The patient was restless . . . to the extreme.
An ambulance transported her to our hospice’s inpatient facility—a renovated suburban house in a neighborhood close to the main office—for pain management. The only local family for the dying eighty-something woman was a granddaughter, overwhelmed by raising her own kids while serving as her Gram’s sole caregiver. The patient’s siblings had already died. The patient’s daughter was, again, in rehab in Florida. Her son was an Army officer stationed in Germany, scrambling to organize a plane flight to be with his mother before she died.
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Right now, in the hospice home, in a room with a window overlooking the bougainvillea adorning a fence, the restless patient, a nurse, the doctor, and the chaplain were gathered. One bed was empty. But the second bed by the window, where the patient lay, shifted with her unsettled body, with her soft random moaning, with her eyes opening and closing.
The doctor had tried several medications that she thought might calm the patient. To a certain extent, the dosages worked. Her agitation had lessened. Barely.
The doctor knew the granddaughter planned to visit that night. The son would likely make it late tomorrow. Would he arrive, only to see his mother unsettled and in pain? Would his final images be someone with a grimace on her face and moaning filling the room?
The doctor and nurse felt they’d tried everything. This drug. That drug. Even with an array of modern medications and research providing detailed knowledge about the progression of illnesses, the medical staff sometimes hits the proverbial brick wall. It is frustrating when “everything” has been tried and “nothing” succeeds. What could be a Plan B or C or any other desperate letter to address the disease’s pain and agitation?
The patient shifted and groaned.
The nurse sighed. Shook her head.
Partly resigned, partly anxious to try anything, partly having no other options, the doctor retreated a step from the patient’s bed. After making eye contact with the chaplain, the doctor said, “I’m not sure what else to do. Maybe it’s up to you now.”
This chaplain is one of my colleagues. He’s a nice guy. He’d do anything for his patients. He also knows a number of his assigned patients will never meet him because they don’t want “religion” or “spirituality” in their hospice care. He’ll be a name on their charts, but will never be in the same room with them. For other patients, their families have their own pastor, priest, rabbi, or imam.
This patient was his assigned patient, but he hadn’t met her. She’d entered hospice care only days before and the chaplain had just called the granddaughter to make a first appointment. He knew she was Christian, but hadn’t been part of a church for a long time. He didn’t know much else.
He settled into a chair by the woman’s bed.
She shifted and groaned.
Would the medication never work? Would she never relax? Would her granddaughter and son see their beloved Gram and Ma in misery until the end?
The chaplain held her hand. For the longest time, that’s all he did. Just two hands intertwined. Maybe the air conditioning softly grumbled on. Maybe an oxygen tank in another patient’s room rhythmically stuttered. Maybe the doctor and nurse, now by the door watching, cleared their throats or whispered details about another patient’s needs. But for the most part, the room became silent . . . except for the woman’s random groans, and the creaking of the bed—like branches rattling in the wind—as she shifted back and forth, back and forth.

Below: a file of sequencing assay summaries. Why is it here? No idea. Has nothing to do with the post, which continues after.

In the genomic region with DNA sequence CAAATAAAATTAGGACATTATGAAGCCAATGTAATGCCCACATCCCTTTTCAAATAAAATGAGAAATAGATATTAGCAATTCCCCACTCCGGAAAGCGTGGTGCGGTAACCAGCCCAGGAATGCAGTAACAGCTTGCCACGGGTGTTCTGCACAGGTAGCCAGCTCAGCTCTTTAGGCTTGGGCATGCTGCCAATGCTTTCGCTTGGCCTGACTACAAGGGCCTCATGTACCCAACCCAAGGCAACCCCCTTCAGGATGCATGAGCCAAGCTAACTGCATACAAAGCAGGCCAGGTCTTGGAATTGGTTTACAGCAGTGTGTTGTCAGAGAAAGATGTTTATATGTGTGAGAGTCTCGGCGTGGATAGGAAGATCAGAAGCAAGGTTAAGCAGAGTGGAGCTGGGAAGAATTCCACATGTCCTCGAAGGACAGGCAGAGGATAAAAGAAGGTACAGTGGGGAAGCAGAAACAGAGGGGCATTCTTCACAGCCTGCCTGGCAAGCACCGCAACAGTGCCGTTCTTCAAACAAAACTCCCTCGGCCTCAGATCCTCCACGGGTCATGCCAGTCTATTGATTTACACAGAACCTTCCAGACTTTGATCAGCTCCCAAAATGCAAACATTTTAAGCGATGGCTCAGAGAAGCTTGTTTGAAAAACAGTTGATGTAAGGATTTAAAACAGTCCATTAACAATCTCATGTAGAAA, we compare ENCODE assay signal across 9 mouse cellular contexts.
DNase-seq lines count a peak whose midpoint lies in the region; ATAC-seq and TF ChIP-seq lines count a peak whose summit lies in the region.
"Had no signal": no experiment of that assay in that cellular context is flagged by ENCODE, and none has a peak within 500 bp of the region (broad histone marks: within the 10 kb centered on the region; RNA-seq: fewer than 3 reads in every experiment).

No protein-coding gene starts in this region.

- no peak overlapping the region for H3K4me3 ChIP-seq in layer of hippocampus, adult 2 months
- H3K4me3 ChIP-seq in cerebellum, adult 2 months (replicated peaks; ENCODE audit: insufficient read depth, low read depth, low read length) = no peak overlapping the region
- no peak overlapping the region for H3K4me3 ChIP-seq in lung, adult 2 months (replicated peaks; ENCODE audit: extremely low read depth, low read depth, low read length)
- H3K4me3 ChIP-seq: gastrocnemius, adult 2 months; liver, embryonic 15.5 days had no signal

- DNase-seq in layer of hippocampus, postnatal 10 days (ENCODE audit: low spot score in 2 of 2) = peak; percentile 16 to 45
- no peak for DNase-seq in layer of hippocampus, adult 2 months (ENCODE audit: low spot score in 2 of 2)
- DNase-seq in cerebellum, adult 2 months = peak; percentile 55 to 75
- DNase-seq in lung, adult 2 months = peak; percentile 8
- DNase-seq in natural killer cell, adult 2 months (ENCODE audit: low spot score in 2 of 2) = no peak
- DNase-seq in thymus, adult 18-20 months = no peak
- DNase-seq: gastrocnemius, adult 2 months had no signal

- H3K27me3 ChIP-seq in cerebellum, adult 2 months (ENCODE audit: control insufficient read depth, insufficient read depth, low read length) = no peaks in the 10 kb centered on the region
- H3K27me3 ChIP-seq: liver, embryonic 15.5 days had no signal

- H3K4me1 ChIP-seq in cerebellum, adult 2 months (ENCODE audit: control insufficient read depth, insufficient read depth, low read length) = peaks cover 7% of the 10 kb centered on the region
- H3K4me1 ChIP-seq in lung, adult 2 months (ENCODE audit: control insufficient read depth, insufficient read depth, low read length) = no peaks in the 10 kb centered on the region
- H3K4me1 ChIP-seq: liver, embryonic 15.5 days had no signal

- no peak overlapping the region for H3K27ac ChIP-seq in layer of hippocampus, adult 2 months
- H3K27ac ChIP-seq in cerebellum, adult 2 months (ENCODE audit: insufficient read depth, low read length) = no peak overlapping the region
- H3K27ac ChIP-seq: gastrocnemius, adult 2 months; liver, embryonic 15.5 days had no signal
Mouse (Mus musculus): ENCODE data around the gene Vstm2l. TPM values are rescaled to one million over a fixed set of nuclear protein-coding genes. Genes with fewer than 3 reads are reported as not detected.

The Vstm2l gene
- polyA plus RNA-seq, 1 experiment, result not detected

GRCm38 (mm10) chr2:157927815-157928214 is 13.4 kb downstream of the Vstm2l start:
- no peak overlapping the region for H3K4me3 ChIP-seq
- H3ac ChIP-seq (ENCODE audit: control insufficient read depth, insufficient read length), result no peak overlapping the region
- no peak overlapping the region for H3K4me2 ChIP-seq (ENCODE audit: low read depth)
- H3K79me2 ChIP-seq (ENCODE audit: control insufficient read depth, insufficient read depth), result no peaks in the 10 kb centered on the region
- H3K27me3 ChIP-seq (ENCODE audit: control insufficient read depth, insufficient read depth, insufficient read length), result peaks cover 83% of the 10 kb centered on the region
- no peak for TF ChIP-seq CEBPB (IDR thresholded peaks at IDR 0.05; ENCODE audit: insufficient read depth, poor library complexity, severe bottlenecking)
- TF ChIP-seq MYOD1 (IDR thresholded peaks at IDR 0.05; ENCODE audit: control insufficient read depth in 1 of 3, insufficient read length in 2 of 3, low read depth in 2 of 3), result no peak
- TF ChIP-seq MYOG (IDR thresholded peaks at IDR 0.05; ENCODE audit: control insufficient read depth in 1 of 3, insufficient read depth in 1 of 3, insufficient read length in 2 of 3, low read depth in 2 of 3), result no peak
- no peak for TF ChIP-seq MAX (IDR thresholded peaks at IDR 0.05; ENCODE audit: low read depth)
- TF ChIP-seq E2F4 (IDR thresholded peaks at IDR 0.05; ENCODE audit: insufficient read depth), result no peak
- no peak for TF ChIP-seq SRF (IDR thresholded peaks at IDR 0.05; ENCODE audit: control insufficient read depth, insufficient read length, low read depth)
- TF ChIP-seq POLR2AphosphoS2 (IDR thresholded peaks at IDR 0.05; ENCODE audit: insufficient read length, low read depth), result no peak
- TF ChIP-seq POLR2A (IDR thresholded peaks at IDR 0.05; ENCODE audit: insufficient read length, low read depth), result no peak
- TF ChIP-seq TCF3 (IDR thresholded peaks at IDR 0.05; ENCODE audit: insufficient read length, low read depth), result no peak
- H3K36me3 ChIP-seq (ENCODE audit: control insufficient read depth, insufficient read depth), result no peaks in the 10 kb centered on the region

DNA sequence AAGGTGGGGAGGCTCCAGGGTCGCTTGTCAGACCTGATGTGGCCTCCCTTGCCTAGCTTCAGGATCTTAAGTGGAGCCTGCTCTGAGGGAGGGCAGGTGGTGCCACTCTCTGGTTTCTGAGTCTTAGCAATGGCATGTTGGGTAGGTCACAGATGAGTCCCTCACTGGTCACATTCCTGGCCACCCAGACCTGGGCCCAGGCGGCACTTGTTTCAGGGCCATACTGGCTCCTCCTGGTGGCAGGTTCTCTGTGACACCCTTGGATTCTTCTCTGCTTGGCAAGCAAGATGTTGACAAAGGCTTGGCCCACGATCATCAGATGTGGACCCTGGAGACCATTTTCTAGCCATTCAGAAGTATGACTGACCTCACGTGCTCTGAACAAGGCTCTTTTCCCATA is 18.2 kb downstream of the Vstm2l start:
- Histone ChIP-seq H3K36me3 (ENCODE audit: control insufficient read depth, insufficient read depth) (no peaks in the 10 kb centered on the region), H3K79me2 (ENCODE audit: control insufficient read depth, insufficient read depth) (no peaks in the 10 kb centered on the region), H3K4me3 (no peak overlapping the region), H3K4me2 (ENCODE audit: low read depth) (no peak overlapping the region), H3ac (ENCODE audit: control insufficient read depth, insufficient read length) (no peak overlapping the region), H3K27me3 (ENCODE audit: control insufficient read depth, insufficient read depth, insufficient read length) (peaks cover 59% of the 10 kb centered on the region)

The chaplain quietly prayed.
He softly spoke Psalm 23. And then repeated it.
Lips barely moving, he sang several hymns.
The doctor and nurse only heard snatches of the chaplain’s words and songs. Focused on the patient, his every word, and every pause between words, was directed at the woman in the bed. And then, maybe after five minutes, or perhaps it was longer, she began to settle, to become calm. Her movement slowed. The moaning ceased. The eyes remained closed. The face relaxed.
The chaplain kept holding her hand. He sang another hymn. Whispered the Lord’s Prayer.
The patient rested. Breathing in; breathing out.
She lived another day or two. The granddaughter, raised by her Gram, was able to bring her children for one last goodbye. The son, bleary-eyed and caffeine riddled, was able to say his final hello and farewell to his Ma.
I recall when the doctor spoke about these events that occurred in the room with the view of a bougainvillea at our hospice home. (And yes, I’ve changed every single fact, but not the truth.) There’s no guarantee of a “perfect death.” In this era of a pandemic, for so many families and staff, all aspects of dying and death have fault lines undermining the best of intentions. Regardless of a pandemic’s cruel role, some deaths are unexpectedly difficult. Nonetheless, the right combination of medications often does work. An uncomfortable patient achieves comfort; a family spends final, peaceful moments together.
And then there are times, steeped in Mystery, reflecting the enigmatic, essential bonds between two people, when what makes the most difference includes simple prayer, familiar songs, and a firm hand grasping another hand.
As a person of faith, I don’t think what the chaplain did should be deemed “a miracle.” Except that all of life, from birth and living to dying and death, seem miraculous. I also believe that everyone, the least or most “religious” of us, can settle beside another and offer a hand.
(Hospice vigorously protects a patient’s privacy. I’ll take care with how I share my experiences. Any names used are fictitious. Events are combined and/or summarized.)by